DEAR DR. DONOHUE: I want your opinion on lupus. I was diagnosed with it four years ago, but I’m starting to think I might not have it. Last year I went nine months without any medication, and I was working out and eating healthy. I doubt I have lupus. I’m supposed to have the rheumatoid one.

I need information on lupus. And can you tell me what is the best medicine for it? — S.

ANSWER: I take you to mean systemic lupus when you say “rheumatoid.” That’s the kind of lupus that affects joints, like rheumatoid arthritis.

A total of 11 signs and lab tests are used to detect lupus. They include skin rash, sun sensitivity, arthritis affecting two or more joints, kidney involvement such as finding protein in the urine, anemia, seizures, oral ulcers and unique antibodies in the blood. Four of these signs and tests are enough evidence to make a diagnosis of lupus. Fatigue, weight loss and fever are other indications of it.

Lupus consists of cycles when it worsens and cycles when it improves. A cycle can last for a year or longer. You might be in a cycle where signs and symptoms have all but disappeared.

Or you might be right — the diagnosis could be erroneous.

The only way to confirm your suspicion is to consult a doctor either now or when and if lupus symptoms recur.

The best lupus medicine? Medicines used for lupus are prescribed on the basis of its severity and whether internal organs like the heart, lungs and kidney are affected. Plaquenil (hydroxychloroquine), prednisone (a cortisone drug) and methotrexate have been used for years. Newer medicines such as rituximab are used when the older, standard medicines do not control this illness.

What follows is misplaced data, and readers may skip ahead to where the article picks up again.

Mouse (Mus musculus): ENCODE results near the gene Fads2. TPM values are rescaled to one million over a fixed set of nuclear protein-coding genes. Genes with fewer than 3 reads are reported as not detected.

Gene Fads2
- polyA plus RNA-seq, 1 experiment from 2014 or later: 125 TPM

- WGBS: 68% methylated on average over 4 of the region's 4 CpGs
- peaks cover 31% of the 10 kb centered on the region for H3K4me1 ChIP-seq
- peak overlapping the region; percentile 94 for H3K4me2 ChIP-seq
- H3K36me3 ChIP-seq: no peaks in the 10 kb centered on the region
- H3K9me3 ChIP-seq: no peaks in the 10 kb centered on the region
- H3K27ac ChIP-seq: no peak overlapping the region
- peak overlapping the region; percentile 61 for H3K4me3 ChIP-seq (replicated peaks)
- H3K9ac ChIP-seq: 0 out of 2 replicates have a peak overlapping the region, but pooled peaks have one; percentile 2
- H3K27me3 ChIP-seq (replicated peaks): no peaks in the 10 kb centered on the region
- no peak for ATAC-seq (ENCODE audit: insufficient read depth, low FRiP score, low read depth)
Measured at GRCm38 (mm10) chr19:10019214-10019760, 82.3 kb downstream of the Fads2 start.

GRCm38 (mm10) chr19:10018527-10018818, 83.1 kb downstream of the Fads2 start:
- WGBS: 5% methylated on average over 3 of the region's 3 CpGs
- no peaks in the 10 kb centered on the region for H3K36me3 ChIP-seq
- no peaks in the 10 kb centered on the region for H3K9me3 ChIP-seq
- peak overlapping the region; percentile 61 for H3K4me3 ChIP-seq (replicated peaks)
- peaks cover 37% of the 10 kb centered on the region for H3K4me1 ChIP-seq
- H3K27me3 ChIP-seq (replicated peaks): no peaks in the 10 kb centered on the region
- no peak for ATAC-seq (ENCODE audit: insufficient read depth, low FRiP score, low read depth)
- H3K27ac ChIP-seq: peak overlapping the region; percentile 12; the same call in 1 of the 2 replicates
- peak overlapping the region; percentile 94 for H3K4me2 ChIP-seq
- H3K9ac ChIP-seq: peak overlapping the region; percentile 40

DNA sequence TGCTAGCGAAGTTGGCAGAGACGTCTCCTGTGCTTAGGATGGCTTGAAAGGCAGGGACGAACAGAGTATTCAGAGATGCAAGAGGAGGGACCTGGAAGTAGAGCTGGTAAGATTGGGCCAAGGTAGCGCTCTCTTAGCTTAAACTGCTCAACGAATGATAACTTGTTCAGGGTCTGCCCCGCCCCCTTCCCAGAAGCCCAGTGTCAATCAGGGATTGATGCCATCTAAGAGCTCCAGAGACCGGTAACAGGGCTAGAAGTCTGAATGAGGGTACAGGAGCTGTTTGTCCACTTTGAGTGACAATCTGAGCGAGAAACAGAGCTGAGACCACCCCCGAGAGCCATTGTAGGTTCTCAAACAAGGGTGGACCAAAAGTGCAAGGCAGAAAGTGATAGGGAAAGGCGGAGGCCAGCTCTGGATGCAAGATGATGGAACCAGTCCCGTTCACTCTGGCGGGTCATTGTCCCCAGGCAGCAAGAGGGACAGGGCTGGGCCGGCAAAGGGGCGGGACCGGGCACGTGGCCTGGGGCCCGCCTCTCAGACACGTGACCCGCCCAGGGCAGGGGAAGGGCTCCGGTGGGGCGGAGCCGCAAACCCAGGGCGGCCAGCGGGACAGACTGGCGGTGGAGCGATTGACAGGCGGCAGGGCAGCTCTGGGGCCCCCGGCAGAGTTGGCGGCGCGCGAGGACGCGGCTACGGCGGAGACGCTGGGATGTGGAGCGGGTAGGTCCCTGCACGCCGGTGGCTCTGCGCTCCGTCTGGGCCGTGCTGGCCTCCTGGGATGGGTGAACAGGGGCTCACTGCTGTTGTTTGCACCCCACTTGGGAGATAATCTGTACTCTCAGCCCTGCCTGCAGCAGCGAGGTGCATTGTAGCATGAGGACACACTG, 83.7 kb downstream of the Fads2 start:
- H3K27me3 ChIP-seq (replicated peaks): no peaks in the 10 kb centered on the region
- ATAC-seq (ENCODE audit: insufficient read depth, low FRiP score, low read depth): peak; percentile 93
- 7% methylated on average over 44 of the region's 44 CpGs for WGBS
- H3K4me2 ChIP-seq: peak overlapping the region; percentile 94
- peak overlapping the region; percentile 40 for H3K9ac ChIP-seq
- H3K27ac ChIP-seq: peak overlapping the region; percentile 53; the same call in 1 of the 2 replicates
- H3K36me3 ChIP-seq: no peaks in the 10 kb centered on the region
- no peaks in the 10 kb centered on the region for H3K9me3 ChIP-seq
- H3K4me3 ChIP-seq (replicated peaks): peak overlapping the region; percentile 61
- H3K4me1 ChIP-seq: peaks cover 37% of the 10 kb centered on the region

DEAR DR. DONOHUE: My wife had two small TIAs several years ago. She takes Plavix to prevent a stroke.

Every time she even slightly hits her legs or arms, she ends up with unsightly bruises. I notice that many seniors have them too.

Aside from being more careful, which my wife says she is, what can be done to avoid these bruises? — W.S.

ANSWER: Bruises result when blood leaks out of blood vessels. In your wife’s and many others’ case, they come because the tiniest and most fragile blood vessels break. Those vessels are capillaries. At older ages, the padding around capillaries and their supporting tissues are not as sturdy as they are in youth. A slight bump leads to bruising. Protecting the arms and legs is the only prevention. Most people are not willing to encase themselves in padding that makes them feel like they’re wearing a suit of armor.

Your wife’s Plavix, a medicine that stops platelets from forming a clot when a blood vessel breaks, also encourages her bruising. She has to take it to ward off a stroke. I wish I could offer her more helpful advice. I can’t.

DEAR DR. DONOHUE: My son is 57. He has a very fast heartbeat. I don’t know when it started, but he has had it for many years. Can you put light on what may cause this? Is it anything to be concerned about? No doctor has ever mentioned it to him. — E.A.

ANSWER: How fast is your son’s heart beating when he’s sitting and resting? A normal rate is in the range of 60 to 100 times a minute. Heartbeat and pulse are the same thing. He can take his pulse on the thumb side of the wrist, or he can count his heartbeat by putting his hand on the lower chest and counting the beat.

Anemia, an overactive thyroid gland, anxiety, deconditioning and lung diseases are some of the problems that speed the heart.

If your son sees a doctor regularly and if he has no symptoms, like breathlessness or chest pain, then most likely all is well. If he hasn’t seen a doctor in some time or if he has any symptoms, he needs an exam if his heartbeat is out of the range I mentioned.

Dr. Donohue regrets that he is unable to answer individual letters, but he will incorporate them in his column whenever possible. Readers may write him or request an order form of available health newsletters at P.O. Box 536475, Orlando, FL 32853-6475. Readers may also order health newsletters from

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